The Merry Wives of Windsor


Text
Act I
Act II
Act III
Act IV
Act V
Enter Mistress Page and Robin
gallant (n.) 1 fine gentleman, man of fashion See Topics: Address forms
keep your way keep going, don't stop


MISTRESS PAGE

Nay, keep your way, little gallant. You

were wont to be a follower, but now you are a leader.
wont (v.) be accustomed, used [to], be in the habit of See Topics: Frequency count

Whether had you rather, lead mine eyes, or eye your
whether (pron.) which of the two

master's heels?


ROBIN

I had rather, forsooth, go before you like a man
forsooth (adv.) in truth, certainly, truly, indeed See Topics: Frequency count

than follow him like a dwarf.


MISTRESS PAGE

O, you are a flattering boy. Now I see

you'll be a courtier.

Enter Ford


FORD

Well met, Mistress Page. Whither go you?


MISTRESS PAGE

Truly, sir, to see your wife. Is she at

home?


FORD

Ay; and as idle as she may hang together, for want
hang together (v.) keep in one piece, carry on existing
idle (adj.) 9 bored, jaded, wearied

of company. I think, if your husbands were dead, you

two would marry.


MISTRESS PAGE

Be sure of that – two other husbands.


FORD

Where had you this pretty weathercock?


MISTRESS PAGE

I cannot tell what the dickens his name

is that my husband had him of. What do you call your

knight's name, sirrah?


ROBIN

Sir John Falstaff.


FORD

Sir John Falstaff?


MISTRESS PAGE

He, he. I can never hit on's name. There

is such a league between my good man and he. Is your
goodman (adj.) 1 title for a person under the rank of gentleman, yeoman See Topics: Address forms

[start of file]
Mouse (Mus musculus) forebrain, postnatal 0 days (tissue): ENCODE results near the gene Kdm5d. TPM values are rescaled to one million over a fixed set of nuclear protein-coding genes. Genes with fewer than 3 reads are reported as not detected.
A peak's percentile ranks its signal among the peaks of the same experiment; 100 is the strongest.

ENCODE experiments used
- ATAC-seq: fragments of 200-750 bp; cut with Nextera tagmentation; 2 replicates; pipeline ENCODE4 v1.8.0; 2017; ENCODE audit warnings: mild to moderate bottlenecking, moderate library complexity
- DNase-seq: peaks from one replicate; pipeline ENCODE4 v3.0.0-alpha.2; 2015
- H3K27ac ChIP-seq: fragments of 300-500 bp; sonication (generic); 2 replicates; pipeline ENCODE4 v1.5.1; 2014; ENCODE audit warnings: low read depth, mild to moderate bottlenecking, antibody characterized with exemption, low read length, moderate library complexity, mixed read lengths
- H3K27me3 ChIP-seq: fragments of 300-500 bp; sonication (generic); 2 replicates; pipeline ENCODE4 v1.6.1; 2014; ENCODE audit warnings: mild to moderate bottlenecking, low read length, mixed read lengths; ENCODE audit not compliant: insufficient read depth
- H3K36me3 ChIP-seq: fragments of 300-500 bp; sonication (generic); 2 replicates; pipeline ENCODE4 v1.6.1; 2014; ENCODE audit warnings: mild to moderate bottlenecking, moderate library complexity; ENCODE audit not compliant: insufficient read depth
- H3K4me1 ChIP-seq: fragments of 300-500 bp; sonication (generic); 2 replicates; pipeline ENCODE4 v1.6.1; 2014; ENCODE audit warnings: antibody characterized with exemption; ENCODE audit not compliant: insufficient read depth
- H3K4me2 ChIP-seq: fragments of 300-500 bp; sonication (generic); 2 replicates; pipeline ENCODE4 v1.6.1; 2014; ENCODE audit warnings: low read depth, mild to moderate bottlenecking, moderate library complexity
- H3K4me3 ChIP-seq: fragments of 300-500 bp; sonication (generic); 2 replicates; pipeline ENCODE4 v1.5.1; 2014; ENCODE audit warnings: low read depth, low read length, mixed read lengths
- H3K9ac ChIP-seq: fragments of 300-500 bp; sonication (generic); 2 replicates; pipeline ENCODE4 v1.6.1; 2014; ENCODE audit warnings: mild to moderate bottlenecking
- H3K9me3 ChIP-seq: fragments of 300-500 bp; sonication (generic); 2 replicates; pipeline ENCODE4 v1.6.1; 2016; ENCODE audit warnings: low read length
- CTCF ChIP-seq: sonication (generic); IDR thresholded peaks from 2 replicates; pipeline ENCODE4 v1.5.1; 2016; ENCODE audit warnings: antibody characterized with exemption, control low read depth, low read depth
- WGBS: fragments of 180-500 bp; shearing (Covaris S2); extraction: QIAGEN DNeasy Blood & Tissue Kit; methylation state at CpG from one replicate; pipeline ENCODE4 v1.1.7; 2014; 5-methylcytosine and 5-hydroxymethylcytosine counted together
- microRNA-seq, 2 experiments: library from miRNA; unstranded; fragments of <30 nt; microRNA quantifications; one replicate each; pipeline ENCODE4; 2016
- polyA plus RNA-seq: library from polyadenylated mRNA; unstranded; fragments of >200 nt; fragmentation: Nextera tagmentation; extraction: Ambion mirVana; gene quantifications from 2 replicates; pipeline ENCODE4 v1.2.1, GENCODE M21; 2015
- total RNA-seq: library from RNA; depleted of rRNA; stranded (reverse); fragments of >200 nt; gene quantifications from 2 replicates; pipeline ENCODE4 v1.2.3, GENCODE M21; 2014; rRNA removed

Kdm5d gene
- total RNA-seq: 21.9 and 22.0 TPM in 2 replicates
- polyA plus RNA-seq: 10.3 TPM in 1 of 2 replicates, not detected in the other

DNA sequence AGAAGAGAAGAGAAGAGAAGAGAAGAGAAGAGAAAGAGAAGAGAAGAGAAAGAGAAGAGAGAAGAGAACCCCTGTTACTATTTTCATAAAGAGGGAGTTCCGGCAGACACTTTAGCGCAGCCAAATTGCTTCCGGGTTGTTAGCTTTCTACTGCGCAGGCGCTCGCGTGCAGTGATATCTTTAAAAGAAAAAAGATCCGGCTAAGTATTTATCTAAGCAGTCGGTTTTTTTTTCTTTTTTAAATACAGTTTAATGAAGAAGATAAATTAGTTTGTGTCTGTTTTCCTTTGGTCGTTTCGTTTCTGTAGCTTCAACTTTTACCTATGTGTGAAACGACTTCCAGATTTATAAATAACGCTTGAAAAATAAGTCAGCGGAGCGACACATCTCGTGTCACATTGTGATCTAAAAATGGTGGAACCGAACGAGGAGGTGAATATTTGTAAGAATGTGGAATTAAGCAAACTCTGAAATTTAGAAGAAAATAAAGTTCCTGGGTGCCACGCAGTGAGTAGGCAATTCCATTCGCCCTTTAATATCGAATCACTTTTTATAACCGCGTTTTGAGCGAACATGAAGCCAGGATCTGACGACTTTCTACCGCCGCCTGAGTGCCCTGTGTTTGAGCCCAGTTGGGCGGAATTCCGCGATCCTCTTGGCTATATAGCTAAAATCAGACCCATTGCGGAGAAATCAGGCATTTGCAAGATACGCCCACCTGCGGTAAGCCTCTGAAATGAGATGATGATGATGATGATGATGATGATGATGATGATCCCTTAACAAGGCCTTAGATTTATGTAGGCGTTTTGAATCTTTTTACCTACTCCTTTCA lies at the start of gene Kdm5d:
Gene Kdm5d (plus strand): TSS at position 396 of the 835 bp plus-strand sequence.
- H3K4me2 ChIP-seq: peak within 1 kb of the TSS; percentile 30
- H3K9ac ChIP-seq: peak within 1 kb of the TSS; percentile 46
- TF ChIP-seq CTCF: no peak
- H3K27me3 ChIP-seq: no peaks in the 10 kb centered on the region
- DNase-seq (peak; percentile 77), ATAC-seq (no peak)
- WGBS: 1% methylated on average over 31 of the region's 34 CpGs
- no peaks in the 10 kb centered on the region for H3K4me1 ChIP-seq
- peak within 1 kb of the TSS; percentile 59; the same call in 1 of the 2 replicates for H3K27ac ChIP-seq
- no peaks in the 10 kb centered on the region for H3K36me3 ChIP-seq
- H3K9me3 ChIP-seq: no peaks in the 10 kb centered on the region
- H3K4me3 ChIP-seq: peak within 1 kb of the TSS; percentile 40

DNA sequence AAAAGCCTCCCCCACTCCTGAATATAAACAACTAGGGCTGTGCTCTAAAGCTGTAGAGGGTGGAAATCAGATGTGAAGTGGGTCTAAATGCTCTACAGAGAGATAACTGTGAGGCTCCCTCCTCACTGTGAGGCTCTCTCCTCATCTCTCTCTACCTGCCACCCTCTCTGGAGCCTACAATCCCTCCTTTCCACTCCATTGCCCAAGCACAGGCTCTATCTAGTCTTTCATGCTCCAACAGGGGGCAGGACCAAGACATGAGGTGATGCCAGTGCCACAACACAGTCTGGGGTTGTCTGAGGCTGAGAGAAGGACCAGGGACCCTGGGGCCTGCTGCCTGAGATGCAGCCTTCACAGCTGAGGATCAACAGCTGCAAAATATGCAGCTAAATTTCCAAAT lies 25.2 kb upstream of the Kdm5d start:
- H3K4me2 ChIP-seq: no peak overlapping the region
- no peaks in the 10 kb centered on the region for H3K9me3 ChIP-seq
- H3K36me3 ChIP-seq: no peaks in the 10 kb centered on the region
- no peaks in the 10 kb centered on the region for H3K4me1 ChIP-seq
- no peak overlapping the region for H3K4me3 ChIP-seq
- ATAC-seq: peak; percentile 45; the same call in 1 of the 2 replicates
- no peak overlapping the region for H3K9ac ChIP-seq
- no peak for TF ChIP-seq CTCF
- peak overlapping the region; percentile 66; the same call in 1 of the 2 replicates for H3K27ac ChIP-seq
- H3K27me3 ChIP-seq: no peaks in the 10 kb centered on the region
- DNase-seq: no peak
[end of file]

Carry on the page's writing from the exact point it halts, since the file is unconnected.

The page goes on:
league (n.) 1 compact, alliance, treaty, bond of friendship

wife at home indeed?


FORD

Indeed she is.


MISTRESS PAGE

By your leave, sir. I am sick till I see her.
sick (adj.) 1 longing, pining, avid

Exeunt Mistress Page and Robin


FORD

Has Page any brains? Hath he any eyes? Hath he

any thinking? Sure, they sleep; he hath no use of them.

Why, this boy will carry a letter twenty mile as easy as a

cannon will shoot point-blank twelve score. He pieces
piece out (v.) 1 augment, increase, supplement
point-blank (adv.) 1 straight, with a direct aim

out his wife's inclination. He gives her folly motion and
folly (n.) wantonness, lewdness
motion (n.) 5 urging, prompting, encouragement

advantage. And now she's going to my wife, and
advantage (n.) 1 right moment, favourable opportunity

Falstaff's boy with her. A man may hear this shower sing
sing (v.) 1 anticipate trouble, see storm-clouds brewing

in the wind. And Falstaff's boy with her! Good plots!

They are laid; and our revolted wives share damnation
revolted (adj.) 2 faithless, disloyal, inconstant

together. Well, I will take him, then torture my wife,
take (v.) 19 catch out, take by surprise
torture (v.) torment, afflict, plague

pluck the borrowed veil of modesty from the

so-seeming Mistress Page, divulge Page himself for a
divulge (v.) 1 proclaim, reveal, make publicly known
seeming (adj.) apparent, convincing in appearance

secure and wilful Actaeon; and to these violent
secure (adj.) 2 over-confident, unsuspecting, too self-confident

proceedings all my neighbours shall cry aim.
aim, cry [archery] show applause, shout approval [of]

The town clock strikes

The clock gives me my cue, and my assurance bids me